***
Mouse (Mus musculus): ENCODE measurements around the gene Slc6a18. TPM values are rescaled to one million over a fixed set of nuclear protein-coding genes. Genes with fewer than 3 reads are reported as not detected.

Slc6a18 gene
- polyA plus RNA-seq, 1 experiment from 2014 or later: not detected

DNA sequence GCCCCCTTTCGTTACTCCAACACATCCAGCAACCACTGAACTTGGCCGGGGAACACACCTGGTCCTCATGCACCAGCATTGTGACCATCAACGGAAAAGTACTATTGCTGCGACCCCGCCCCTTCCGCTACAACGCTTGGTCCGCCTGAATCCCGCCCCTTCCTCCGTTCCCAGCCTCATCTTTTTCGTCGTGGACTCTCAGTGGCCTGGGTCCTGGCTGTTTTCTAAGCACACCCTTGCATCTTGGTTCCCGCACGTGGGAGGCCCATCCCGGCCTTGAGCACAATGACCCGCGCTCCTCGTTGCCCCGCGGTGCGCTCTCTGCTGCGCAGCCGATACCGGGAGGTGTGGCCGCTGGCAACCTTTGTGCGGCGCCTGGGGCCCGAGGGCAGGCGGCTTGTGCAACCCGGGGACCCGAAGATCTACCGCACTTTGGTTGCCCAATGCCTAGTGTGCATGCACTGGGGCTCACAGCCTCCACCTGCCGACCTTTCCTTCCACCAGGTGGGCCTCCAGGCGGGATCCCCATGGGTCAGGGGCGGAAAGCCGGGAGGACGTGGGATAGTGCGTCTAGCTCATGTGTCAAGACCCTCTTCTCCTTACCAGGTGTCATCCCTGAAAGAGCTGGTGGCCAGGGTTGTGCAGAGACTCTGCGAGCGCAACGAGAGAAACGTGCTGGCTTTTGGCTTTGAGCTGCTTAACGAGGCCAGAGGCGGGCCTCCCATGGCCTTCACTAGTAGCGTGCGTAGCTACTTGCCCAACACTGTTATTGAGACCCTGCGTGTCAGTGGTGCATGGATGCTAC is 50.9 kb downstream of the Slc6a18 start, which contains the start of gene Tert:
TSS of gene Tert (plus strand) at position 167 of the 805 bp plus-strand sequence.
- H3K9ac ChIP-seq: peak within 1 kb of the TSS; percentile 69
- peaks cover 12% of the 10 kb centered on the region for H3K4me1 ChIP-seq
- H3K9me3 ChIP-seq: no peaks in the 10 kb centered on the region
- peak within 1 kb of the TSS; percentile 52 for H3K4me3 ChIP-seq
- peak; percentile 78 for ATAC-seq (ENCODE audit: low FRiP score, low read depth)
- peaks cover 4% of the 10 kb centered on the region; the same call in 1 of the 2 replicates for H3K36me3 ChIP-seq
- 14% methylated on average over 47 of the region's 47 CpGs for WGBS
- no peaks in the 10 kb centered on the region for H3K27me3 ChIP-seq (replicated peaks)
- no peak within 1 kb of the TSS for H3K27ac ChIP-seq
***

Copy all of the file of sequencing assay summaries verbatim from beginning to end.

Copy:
Mouse (Mus musculus): ENCODE measurements around the gene Slc6a18. TPM values are rescaled to one million over a fixed set of nuclear protein-coding genes. Genes with fewer than 3 reads are reported as not detected.

Slc6a18 gene
- polyA plus RNA-seq, 1 experiment from 2014 or later: not detected

DNA sequence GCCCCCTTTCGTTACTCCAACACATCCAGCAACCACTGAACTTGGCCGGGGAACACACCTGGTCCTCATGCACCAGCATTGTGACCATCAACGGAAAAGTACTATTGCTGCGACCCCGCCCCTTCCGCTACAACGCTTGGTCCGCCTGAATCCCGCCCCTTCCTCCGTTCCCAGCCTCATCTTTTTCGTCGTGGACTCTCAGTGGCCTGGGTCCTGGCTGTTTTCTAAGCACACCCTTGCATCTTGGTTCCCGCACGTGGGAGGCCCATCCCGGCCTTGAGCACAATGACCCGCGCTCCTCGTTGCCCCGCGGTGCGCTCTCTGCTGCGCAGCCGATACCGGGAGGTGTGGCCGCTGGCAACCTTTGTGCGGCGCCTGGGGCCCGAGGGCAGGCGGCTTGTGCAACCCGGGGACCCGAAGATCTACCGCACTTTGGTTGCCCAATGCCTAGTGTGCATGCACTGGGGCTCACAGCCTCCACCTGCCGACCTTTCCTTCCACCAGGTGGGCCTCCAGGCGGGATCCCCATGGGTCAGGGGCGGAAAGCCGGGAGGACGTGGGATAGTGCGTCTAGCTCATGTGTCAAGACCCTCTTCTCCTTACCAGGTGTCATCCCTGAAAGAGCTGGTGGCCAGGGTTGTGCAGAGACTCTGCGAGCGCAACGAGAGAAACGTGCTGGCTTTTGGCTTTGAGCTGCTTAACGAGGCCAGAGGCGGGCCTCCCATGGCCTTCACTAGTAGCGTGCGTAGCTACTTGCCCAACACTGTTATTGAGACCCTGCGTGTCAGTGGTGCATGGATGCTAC is 50.9 kb downstream of the Slc6a18 start, which contains the start of gene Tert:
TSS of gene Tert (plus strand) at position 167 of the 805 bp plus-strand sequence.
- H3K9ac ChIP-seq: peak within 1 kb of the TSS; percentile 69
- peaks cover 12% of the 10 kb centered on the region for H3K4me1 ChIP-seq
- H3K9me3 ChIP-seq: no peaks in the 10 kb centered on the region
- peak within 1 kb of the TSS; percentile 52 for H3K4me3 ChIP-seq
- peak; percentile 78 for ATAC-seq (ENCODE audit: low FRiP score, low read depth)
- peaks cover 4% of the 10 kb centered on the region; the same call in 1 of the 2 replicates for H3K36me3 ChIP-seq
- 14% methylated on average over 47 of the region's 47 CpGs for WGBS
- no peaks in the 10 kb centered on the region for H3K27me3 ChIP-seq (replicated peaks)
- no peak within 1 kb of the TSS for H3K27ac ChIP-seq